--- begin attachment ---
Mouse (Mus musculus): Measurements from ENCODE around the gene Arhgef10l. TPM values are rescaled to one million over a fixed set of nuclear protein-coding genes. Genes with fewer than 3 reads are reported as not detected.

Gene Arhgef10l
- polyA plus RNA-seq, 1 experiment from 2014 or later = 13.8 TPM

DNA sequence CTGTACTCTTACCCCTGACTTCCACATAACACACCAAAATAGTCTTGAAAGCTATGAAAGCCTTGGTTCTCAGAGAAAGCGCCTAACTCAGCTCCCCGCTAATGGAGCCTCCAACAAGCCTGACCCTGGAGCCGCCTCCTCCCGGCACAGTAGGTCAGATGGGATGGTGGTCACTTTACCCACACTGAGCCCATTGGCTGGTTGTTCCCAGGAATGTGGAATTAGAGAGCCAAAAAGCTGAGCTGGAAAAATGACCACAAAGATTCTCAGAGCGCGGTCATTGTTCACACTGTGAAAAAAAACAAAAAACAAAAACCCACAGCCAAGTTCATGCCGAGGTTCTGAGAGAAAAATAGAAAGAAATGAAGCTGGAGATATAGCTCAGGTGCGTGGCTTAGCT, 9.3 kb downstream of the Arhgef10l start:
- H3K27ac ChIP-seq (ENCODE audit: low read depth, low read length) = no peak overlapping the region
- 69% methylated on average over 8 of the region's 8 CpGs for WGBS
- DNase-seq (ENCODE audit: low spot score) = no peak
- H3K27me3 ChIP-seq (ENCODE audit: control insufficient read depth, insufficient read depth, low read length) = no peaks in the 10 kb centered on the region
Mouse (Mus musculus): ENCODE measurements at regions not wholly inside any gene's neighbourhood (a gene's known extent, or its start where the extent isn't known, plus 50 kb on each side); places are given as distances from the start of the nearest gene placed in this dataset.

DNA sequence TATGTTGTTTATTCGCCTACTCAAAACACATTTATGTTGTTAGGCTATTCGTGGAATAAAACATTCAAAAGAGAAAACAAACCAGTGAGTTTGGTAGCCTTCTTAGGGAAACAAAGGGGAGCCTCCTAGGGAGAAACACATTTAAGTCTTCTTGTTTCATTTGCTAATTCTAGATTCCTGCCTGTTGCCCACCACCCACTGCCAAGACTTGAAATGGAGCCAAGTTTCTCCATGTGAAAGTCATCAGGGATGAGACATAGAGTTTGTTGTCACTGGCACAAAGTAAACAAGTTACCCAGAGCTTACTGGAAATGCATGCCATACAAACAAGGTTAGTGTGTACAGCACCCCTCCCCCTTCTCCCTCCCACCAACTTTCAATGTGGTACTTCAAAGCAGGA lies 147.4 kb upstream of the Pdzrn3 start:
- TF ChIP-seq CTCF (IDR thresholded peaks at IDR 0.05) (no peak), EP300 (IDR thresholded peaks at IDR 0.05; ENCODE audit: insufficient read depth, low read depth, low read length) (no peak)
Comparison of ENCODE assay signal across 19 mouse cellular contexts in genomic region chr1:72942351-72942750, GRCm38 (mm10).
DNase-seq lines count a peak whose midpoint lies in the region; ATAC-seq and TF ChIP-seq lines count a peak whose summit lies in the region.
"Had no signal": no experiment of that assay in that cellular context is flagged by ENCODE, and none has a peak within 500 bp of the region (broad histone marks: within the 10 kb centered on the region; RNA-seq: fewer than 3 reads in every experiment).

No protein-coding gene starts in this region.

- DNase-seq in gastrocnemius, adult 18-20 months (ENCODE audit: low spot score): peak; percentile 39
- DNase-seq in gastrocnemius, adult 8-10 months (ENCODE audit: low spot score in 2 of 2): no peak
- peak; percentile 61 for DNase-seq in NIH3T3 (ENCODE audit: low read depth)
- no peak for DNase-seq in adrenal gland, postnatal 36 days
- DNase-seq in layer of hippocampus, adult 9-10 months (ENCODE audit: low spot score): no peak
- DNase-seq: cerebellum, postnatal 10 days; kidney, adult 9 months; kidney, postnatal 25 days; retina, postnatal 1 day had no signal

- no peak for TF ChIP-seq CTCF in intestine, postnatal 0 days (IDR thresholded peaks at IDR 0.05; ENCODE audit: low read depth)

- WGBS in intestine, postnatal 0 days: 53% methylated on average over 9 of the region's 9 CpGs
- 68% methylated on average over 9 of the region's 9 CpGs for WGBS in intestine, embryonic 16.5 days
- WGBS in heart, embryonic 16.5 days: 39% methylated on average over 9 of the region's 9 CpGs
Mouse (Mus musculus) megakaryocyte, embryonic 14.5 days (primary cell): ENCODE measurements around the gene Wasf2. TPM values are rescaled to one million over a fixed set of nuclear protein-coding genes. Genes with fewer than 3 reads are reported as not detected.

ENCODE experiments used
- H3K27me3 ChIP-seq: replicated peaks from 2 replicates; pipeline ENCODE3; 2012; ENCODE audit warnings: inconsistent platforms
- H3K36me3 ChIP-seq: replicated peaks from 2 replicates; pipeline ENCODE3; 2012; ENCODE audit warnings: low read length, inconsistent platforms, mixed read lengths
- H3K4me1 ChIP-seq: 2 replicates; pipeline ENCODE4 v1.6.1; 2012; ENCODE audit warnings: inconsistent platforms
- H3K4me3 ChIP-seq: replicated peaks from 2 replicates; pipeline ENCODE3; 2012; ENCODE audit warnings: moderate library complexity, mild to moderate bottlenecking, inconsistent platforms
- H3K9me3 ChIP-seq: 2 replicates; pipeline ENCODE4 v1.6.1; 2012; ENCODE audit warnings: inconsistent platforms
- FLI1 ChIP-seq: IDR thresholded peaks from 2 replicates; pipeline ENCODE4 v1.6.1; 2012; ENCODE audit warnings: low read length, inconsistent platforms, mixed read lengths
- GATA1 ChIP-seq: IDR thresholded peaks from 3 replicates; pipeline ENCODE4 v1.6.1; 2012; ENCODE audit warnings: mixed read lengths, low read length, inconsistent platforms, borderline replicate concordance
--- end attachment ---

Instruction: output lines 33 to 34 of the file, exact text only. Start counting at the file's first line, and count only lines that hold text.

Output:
- FLI1 ChIP-seq: IDR thresholded peaks from 2 replicates; pipeline ENCODE4 v1.6.1; 2012; ENCODE audit warnings: low read length, inconsistent platforms, mixed read lengths
- GATA1 ChIP-seq: IDR thresholded peaks from 3 replicates; pipeline ENCODE4 v1.6.1; 2012; ENCODE audit warnings: mixed read lengths, low read length, inconsistent platforms, borderline replicate concordance